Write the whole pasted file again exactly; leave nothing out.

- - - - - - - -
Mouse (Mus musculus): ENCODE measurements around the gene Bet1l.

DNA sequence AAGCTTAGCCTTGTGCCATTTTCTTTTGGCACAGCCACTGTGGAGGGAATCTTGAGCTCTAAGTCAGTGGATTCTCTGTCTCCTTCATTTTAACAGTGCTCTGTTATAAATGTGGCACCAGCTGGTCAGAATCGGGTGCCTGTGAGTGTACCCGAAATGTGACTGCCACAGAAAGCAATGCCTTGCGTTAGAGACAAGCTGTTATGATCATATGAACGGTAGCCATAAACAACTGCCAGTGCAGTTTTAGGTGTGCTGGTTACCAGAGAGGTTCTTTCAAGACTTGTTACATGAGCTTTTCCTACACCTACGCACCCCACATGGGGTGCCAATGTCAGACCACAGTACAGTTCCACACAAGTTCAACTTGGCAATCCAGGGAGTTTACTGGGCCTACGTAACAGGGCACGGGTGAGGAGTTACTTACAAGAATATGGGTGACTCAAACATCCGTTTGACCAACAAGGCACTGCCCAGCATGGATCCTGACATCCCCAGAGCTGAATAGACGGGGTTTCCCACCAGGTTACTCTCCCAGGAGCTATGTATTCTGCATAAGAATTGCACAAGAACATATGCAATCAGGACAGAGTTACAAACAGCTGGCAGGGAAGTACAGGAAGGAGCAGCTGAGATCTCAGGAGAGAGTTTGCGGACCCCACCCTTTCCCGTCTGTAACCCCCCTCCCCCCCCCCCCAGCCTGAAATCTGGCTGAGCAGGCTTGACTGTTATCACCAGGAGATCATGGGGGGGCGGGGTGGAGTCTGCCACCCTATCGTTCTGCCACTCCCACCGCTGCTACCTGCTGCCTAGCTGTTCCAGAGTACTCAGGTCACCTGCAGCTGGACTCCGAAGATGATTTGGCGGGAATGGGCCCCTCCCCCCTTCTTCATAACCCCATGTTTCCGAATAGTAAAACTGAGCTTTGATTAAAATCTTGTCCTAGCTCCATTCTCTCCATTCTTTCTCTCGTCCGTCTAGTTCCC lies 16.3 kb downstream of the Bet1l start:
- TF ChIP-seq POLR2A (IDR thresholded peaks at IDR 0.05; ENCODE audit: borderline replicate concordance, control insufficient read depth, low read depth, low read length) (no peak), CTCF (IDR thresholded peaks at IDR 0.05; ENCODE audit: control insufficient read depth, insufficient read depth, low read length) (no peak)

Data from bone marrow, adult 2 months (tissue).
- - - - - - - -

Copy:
Mouse (Mus musculus): ENCODE measurements around the gene Bet1l.

DNA sequence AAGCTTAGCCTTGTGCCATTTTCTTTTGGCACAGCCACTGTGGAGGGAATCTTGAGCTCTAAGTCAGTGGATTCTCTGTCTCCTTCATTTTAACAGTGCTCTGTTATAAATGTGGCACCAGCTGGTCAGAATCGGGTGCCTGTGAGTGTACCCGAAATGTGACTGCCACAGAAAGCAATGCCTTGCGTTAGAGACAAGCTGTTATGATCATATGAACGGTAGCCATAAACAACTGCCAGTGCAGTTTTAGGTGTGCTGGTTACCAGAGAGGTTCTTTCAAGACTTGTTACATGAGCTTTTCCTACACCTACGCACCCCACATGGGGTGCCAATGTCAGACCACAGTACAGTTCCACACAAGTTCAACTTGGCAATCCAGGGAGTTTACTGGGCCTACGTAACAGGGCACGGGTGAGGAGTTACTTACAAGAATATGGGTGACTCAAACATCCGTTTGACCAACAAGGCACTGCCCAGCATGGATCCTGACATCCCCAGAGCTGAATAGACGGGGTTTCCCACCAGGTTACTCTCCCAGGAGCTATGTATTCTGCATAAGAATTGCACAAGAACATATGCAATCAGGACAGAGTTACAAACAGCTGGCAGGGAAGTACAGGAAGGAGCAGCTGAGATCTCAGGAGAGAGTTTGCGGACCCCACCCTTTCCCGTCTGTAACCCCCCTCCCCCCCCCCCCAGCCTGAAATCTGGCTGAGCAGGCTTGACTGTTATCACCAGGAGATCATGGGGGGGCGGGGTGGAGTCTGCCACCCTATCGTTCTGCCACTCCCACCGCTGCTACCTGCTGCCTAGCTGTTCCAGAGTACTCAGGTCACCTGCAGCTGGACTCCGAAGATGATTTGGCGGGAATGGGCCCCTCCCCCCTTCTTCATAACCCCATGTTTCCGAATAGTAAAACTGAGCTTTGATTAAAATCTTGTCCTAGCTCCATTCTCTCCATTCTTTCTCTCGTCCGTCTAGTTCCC lies 16.3 kb downstream of the Bet1l start:
- TF ChIP-seq POLR2A (IDR thresholded peaks at IDR 0.05; ENCODE audit: borderline replicate concordance, control insufficient read depth, low read depth, low read length) (no peak), CTCF (IDR thresholded peaks at IDR 0.05; ENCODE audit: control insufficient read depth, insufficient read depth, low read length) (no peak)

Data from bone marrow, adult 2 months (tissue).